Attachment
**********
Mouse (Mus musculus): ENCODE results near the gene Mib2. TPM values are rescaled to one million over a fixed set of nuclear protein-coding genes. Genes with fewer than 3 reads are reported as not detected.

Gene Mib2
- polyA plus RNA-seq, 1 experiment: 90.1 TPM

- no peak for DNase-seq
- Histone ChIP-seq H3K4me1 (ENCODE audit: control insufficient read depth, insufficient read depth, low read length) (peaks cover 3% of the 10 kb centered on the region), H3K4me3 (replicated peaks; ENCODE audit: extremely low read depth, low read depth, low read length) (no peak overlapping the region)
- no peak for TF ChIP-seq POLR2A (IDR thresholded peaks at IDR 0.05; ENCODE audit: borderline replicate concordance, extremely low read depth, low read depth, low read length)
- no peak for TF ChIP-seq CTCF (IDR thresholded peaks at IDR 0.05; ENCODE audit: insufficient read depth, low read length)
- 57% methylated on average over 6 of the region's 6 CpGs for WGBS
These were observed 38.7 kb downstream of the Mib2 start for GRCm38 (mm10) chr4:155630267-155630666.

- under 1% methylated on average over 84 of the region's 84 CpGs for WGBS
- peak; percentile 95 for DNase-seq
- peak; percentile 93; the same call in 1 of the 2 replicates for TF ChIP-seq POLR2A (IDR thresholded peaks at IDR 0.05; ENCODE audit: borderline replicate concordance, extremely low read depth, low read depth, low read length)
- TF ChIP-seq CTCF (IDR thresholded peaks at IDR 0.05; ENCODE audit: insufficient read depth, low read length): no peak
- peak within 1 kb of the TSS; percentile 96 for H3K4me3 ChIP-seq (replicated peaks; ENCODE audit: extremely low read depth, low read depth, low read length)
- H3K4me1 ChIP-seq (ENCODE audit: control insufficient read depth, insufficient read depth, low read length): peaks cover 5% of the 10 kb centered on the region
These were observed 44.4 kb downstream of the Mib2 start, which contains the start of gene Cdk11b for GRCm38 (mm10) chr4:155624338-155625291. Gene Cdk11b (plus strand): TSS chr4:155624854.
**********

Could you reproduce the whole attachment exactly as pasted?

Mouse (Mus musculus): ENCODE results near the gene Mib2. TPM values are rescaled to one million over a fixed set of nuclear protein-coding genes. Genes with fewer than 3 reads are reported as not detected.

Gene Mib2
- polyA plus RNA-seq, 1 experiment: 90.1 TPM

- no peak for DNase-seq
- Histone ChIP-seq H3K4me1 (ENCODE audit: control insufficient read depth, insufficient read depth, low read length) (peaks cover 3% of the 10 kb centered on the region), H3K4me3 (replicated peaks; ENCODE audit: extremely low read depth, low read depth, low read length) (no peak overlapping the region)
- no peak for TF ChIP-seq POLR2A (IDR thresholded peaks at IDR 0.05; ENCODE audit: borderline replicate concordance, extremely low read depth, low read depth, low read length)
- no peak for TF ChIP-seq CTCF (IDR thresholded peaks at IDR 0.05; ENCODE audit: insufficient read depth, low read length)
- 57% methylated on average over 6 of the region's 6 CpGs for WGBS
These were observed 38.7 kb downstream of the Mib2 start for GRCm38 (mm10) chr4:155630267-155630666.

- under 1% methylated on average over 84 of the region's 84 CpGs for WGBS
- peak; percentile 95 for DNase-seq
- peak; percentile 93; the same call in 1 of the 2 replicates for TF ChIP-seq POLR2A (IDR thresholded peaks at IDR 0.05; ENCODE audit: borderline replicate concordance, extremely low read depth, low read depth, low read length)
- TF ChIP-seq CTCF (IDR thresholded peaks at IDR 0.05; ENCODE audit: insufficient read depth, low read length): no peak
- peak within 1 kb of the TSS; percentile 96 for H3K4me3 ChIP-seq (replicated peaks; ENCODE audit: extremely low read depth, low read depth, low read length)
- H3K4me1 ChIP-seq (ENCODE audit: control insufficient read depth, insufficient read depth, low read length): peaks cover 5% of the 10 kb centered on the region
These were observed 44.4 kb downstream of the Mib2 start, which contains the start of gene Cdk11b for GRCm38 (mm10) chr4:155624338-155625291. Gene Cdk11b (plus strand): TSS chr4:155624854.